Condemning others while behaving badly seemed to be a specialty of the early 1950s. Sen. Joseph McCarthy’s anti-communist crusade was ruining lives with sensational and unsubstantiated allegations. In 1951, McCarthy accused former Secretary of State Gen. George Marshall of a “conspiracy on a scale so immense as to dwarf any previous such venture in the history of man,” arguing that his Marshall Plan was helping and appeasing the country’s enemies.

It’s no wonder that American novelist Norman Mailer called the 1950s “years of conformity and depression,” while “Homeward Bound” author Elaine Tyler May described the decade as one of “containment,” with fearful insularity as characteristic of American society as it was of foreign policy.

When Jim Thompson published “The Killer Inside Me,” Lion Books nominated it for the National Book Award, calling it “the most authentically original novel of the year.” An editor at the New American Library found in his books “the passions of men and women revealed in their naked, primeval fury.” Thompson’s characters, from the gloating gaslighter Lou Ford to the messianic delusionist Nick Corey, echoed the paranoid thoughts, delusions and deceptions already patent in 1950s politics.

The writer’s fiction dismantles point-by-point the classical hard-boiled heroes whose word was good and whose ethics were reliable. Its real bleakness comes from the vacuum that replaces any sense of accountability, empathy or reliability.

His novels are chilling precisely because they smash the beloved American illusion that with rugged individualism comes rugged integrity.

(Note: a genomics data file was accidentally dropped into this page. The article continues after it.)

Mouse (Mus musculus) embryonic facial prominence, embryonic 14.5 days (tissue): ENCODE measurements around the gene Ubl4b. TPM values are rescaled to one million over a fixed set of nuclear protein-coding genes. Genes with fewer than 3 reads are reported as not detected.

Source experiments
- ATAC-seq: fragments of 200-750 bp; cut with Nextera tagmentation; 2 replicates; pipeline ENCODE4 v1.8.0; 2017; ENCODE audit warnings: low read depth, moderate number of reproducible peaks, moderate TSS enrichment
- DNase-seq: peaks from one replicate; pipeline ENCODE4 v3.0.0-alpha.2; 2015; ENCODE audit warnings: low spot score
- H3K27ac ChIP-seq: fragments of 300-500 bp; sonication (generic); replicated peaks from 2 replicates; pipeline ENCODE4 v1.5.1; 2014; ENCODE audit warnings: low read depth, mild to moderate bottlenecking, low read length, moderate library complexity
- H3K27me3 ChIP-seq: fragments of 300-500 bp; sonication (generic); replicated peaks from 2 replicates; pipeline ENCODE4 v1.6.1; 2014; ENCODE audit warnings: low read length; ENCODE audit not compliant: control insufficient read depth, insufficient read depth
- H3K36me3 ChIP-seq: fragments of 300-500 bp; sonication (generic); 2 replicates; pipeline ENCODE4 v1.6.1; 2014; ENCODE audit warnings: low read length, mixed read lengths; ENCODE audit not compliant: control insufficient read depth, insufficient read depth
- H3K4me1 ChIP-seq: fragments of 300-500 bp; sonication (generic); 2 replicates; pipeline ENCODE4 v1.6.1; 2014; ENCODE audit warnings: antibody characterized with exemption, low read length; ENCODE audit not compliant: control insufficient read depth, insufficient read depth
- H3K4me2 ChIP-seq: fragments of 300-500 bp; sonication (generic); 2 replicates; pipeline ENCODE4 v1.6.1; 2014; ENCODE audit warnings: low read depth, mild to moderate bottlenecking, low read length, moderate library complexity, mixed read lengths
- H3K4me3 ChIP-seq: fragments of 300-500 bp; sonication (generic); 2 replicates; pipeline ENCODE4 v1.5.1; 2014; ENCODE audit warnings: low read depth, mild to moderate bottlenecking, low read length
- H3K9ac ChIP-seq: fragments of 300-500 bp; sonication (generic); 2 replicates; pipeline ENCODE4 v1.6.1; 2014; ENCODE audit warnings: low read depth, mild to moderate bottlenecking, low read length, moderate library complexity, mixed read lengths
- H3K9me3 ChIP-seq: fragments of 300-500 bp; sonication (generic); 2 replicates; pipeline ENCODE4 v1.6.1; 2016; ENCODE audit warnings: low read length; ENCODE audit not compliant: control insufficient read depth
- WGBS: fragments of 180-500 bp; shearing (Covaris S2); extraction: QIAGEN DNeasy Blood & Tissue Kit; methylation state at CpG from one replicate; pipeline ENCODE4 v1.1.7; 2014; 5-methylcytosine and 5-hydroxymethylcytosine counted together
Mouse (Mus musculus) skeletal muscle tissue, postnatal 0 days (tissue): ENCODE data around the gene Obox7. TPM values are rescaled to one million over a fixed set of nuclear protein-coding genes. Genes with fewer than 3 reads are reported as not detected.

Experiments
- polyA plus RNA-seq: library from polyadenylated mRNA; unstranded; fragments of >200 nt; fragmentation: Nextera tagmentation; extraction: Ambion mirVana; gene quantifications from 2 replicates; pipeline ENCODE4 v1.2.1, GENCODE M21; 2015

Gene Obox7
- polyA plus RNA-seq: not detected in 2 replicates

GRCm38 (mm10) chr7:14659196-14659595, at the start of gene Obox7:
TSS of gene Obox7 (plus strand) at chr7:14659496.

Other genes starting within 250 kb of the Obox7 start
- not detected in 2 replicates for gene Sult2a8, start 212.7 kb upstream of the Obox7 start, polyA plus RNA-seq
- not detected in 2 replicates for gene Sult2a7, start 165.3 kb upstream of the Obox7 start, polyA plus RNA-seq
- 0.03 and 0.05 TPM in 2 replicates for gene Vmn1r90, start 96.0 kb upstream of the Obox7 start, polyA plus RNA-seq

Echoes today

“The Killer Inside Me” is a testament to moral accountability exultantly shredded, and its resonance today is uncanny.

America has long embraced the figure of the unhinged or explosive person in entertainment, advertising, sports and politics.

But today’s craziness has reached another level. From Walmart to the White House, Americans are claiming to be both completely righteous and entirely blameless.

Whether it’s the Florida man advancing on fellow Costco shoppers, bellowing “I feel threatened!” the New Jersey woman trying to have innocent neighbors arrested for building a patio on their own property, or the president insisting that he takes no responsibility as over 150,000 Americans die of COVID-19, our current moment is the nightmarish version of society that Thompson envisioned.

As Stephen King famously wrote in the introduction to a 2011 edition of Killer, “In Lou Ford, Jim Thompson drew for the first time a picture of the Great American Sociopath.”

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In a sense, the conduct is not new, even if it now readily goes viral on social media. Men have long complained of blamelessness while harming women, and whites of both sexes have simulated fear while attacking people of color. The wealthy have long encouraged the poor to take personal responsibility for privations they themselves caused. Individuals historically most called to account are curiously those who have the least to answer for.

Those in power readily pass the buck, even managing to seem innocent or misguided. The contrived specter of helplessness – combined with claims of absolute conviction – create chaos and dissolve accountability. That Thompson did all this in a book famous for its bleakly sociopathic vision testifies to the insanity and abusiveness that surround us.

A torrent of lies and injustice has demoralized Americans much as it dejected Ford’s victims. To me, we are living in Thompson’s world and can only dream of such fundamentals as honesty, empathy and accountability.The Conversation

Susanna Lee, Professor of French and Comparative Literature, Georgetown University

This article is republished from The Conversation under a Creative Commons license. Read the original article.